Springtime in the Archive by Shona

It’s been two months since my last blog post so apologies if this ends up being a rather long post. As soon as the days started getting longer, there seemed to be more to do and certainly more travelling to be done.

Back at the end of April, I travelled to Edinburgh to visit the Royal College of Surgeons archive. This was a completely fascinating archive and our guide, Jacqueline Cahif showed us some of her favourite collections.

Trainees at Royal College of Surgeons Archive

Trainees at Royal College of Surgeons Archive

The collections vary from students who attended the college to the surgeons and lecturers themselves. I had a couple of favourites in amongst what was showcased. Letters sent to a Mr Joseph Bell from the famous Florence Nightingale and also one from Arthur Conan Doyle.

Having researched Public Health recently for our exhibition, I had an interest in learning more about the advances of medicine and in particular how nursing developed through Florence Nightingale. Visiting the archive gave me more background knowledge to how nursing progressed in Scotland.

Letter from Florence Nightingale to Mr Joseph Bell

Letter from Florence Nightingale to Mr Joseph Bell

Florence’s letter to Mr Bell thanking him for all he had done in raising the cause for trained nursing was really interesting and inspired me to find out more about nursing and in particular, district nursing. I shall go into more detail about district nursing more in a later blog post.

The second letter from Arthur Conan Doyle , who was a student of Mr Bell and had been training to be a surgeon but decided it was not for him says he based his character Sherlock Holmes on Mr Bell.

Letter from Sir Arthur Conan Doyle to Mr Joseph Bell

Letter from Sir Arthur Conan Doyle to Mr Joseph Bell

In his letter, Arthur Conan Doyle says:

“I fear that one effect of your identity being revealed to the readers of the ‘Strand’ will be that you will have ample opportunity for studying lunatics letters.”

The final item of interest from this visit was the original copy of Gray’s anatomy including the edits made by Henry Gray. As you can see from the photo, the edit included taking H.V Carter out of the credits for his drawings but it was Carter’s detailed drawings that really made the book sell. Suffice to say, Carter still remains as a credit in the book.

The original manuscript for Gray's Anatomy by Henry Gray with edits

The original manuscript for Gray’s Anatomy by Henry Gray with edits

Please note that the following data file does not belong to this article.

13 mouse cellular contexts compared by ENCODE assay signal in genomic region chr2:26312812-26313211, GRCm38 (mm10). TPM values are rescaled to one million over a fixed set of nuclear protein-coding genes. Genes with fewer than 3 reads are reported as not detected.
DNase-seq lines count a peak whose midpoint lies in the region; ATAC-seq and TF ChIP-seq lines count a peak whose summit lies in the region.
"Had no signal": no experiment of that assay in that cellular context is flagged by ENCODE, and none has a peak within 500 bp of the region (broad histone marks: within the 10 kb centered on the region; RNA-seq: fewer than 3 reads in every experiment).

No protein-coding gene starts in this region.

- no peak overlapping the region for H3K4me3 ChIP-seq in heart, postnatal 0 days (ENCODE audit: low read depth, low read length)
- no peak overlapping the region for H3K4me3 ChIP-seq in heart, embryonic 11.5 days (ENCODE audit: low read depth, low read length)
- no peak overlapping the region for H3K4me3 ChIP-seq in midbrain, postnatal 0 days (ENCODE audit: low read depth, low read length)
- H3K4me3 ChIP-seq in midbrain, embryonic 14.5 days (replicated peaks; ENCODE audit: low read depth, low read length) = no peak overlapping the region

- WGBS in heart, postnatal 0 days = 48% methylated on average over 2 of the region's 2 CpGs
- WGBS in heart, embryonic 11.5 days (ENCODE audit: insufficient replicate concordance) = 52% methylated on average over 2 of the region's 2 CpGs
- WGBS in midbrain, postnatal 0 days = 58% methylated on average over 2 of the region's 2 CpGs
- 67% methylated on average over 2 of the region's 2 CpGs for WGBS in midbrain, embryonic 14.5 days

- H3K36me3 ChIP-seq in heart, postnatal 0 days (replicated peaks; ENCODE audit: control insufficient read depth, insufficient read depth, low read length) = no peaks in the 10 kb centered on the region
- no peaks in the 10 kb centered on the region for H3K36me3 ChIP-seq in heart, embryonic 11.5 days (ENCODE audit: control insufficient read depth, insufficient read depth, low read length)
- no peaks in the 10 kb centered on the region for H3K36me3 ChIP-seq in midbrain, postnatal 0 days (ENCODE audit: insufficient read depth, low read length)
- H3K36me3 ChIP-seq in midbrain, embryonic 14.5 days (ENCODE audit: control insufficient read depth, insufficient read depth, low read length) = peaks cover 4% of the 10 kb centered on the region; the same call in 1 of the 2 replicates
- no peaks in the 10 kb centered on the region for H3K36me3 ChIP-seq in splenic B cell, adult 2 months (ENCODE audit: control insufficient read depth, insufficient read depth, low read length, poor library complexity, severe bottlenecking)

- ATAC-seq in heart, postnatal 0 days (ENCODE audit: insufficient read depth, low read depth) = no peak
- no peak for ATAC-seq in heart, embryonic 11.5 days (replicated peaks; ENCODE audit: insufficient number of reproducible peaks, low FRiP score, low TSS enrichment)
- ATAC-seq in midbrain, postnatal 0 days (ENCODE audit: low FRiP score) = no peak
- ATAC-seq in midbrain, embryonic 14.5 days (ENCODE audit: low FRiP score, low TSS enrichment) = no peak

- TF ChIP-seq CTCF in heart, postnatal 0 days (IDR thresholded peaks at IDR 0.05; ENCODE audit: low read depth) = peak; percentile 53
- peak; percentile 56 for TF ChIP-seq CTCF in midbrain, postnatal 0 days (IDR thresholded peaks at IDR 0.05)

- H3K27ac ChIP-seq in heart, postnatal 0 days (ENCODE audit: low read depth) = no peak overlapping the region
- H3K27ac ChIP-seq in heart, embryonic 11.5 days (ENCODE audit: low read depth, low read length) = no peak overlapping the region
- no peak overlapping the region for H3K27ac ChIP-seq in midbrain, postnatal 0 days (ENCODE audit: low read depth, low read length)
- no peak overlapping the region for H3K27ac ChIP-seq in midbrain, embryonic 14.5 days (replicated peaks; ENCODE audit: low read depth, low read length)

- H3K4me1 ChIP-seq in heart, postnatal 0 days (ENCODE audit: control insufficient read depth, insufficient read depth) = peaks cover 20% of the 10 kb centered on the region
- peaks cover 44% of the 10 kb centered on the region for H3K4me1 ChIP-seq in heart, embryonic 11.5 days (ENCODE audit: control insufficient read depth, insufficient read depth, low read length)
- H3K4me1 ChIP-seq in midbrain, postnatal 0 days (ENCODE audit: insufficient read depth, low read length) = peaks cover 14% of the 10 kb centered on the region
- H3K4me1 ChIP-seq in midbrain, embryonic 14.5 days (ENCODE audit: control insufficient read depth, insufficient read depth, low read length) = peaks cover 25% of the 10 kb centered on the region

Having watched the TV series about Sherlock Holmes and Gray’s Anatomy and hearing about Florence Nightingale, up until now, I never associated these famous names to Scotland. You learn something new every day as they say. To see and hear the stories behind their inspiration really made the visit even more exciting than I thought it would initially. To me this is what makes an archive exciting, finding something that you find a connection with.

In the afternoon of the same day, we visited the Royal College of Nursing (RCN) with Neasa Roughan as our guide. The collections consist of the institutional papers of the RCN, individual papers and objects and badges, medals, photos and diaries of nurses.

Neasa showing us the RCN's medal collection

Neasa showing us the RCN’s medal collection

In every archive there are special items and collections that you won’t get anywhere else and the RCN was no different. Here they have the entire collection of one nurse, Muriel Hibbert, who started writing a diary from the age of 10 years old and wrote every day until she was 75. Her diaries are an amazing insight into her life and work as a nurse. You can find out more about these diaries through Neasa’s blog post here: https://www.rcn.org.uk/news-and-events/blogs/the-diaries-of-nurse-hibbert

The collection of Muriel Hibbert's diaries from the age of 10 -75 yrs

The collection of Muriel Hibbert’s diaries from the age of 10 -75 yrs

You may be wondering what on earth all these visits to other archives in Edinburgh and elsewhere are about and what have they got to do with the Western Isles? It’s a good question and I will do my best to answer it here. As part of my training as a trainee archivist, finding out, visiting, and learning how other archives work is an important part of my training. Meeting other archivists and professionals help me to understand what processes, policies, procedures, and training I need. Knowledge of what collections are held is a vital part of these visits too and is something you can’t get from sitting in an archive trawling the internet.

Through these visits I am creating a network of people, experts in the field of archives who are willing to help out those who are just starting out. Not only that but more often than not, there is a connection to the Western Isles. With the Royal College of Nursing, they have records and information on nurses from all over Scotland including the Western Isles. This is helpful for me to know should we get an enquiry regarding nursing in the Tasglann. The more I know and the more I find out, the more useful that information will be to those who visit the archive.

After my visit to the Royal College of Nursing, I hope to use what I’ve researched so far to write another blog post specifically on District Nursing in the Western Isles. Keep an eye out for it!

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